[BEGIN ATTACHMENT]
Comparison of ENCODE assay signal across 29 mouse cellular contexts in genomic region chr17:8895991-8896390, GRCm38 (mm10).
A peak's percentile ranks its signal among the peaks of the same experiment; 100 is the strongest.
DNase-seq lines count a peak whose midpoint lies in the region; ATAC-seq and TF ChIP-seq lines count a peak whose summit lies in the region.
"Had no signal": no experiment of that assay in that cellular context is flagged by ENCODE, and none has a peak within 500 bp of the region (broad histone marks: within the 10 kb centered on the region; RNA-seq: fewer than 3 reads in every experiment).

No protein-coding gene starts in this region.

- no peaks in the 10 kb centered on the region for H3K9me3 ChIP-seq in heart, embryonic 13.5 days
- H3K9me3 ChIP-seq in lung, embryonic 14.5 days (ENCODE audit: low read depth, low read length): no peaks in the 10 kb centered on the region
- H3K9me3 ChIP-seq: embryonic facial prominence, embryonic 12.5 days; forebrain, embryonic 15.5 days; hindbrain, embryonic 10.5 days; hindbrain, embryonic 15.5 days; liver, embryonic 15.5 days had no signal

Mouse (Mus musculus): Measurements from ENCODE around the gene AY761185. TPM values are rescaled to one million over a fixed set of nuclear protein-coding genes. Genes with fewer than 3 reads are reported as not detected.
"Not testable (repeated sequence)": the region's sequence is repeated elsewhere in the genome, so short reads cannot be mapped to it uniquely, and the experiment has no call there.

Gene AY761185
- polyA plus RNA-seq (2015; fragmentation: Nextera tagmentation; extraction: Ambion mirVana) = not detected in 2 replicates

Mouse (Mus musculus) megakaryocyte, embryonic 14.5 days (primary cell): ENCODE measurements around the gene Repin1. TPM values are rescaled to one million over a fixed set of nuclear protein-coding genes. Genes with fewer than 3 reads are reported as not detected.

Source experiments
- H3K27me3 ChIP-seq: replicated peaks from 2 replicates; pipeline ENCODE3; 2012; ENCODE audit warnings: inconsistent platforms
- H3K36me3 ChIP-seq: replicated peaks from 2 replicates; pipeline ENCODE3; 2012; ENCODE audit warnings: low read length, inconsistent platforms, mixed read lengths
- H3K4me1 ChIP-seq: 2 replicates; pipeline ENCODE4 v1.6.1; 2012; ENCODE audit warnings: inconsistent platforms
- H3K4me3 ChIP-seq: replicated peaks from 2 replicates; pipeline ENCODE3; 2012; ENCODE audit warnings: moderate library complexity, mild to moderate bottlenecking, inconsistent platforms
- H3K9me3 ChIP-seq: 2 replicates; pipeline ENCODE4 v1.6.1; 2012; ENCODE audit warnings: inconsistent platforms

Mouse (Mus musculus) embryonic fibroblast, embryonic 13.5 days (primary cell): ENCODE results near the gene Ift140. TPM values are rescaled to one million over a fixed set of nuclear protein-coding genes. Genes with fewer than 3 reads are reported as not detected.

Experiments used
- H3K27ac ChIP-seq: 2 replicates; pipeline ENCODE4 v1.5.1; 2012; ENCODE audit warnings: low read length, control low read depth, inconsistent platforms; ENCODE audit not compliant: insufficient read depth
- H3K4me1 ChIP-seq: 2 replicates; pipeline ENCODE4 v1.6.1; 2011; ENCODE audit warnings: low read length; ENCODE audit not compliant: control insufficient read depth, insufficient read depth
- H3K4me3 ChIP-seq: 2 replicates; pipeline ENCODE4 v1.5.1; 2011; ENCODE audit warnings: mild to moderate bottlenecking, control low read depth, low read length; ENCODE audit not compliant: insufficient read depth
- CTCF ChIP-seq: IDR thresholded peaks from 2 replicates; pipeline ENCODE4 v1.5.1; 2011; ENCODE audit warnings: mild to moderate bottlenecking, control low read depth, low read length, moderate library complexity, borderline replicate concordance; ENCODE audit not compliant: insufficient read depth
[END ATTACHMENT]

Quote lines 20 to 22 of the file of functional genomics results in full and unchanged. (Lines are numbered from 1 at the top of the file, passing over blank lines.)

Mouse (Mus musculus) embryonic fibroblast, embryonic 13.5 days (primary cell): ENCODE results near the gene Ift140. TPM values are rescaled to one million over a fixed set of nuclear protein-coding genes. Genes with fewer than 3 reads are reported as not detected.

Experiments used
- H3K27ac ChIP-seq: 2 replicates; pipeline ENCODE4 v1.5.1; 2012; ENCODE audit warnings: low read length, control low read depth, inconsistent platforms; ENCODE audit not compliant: insufficient read depth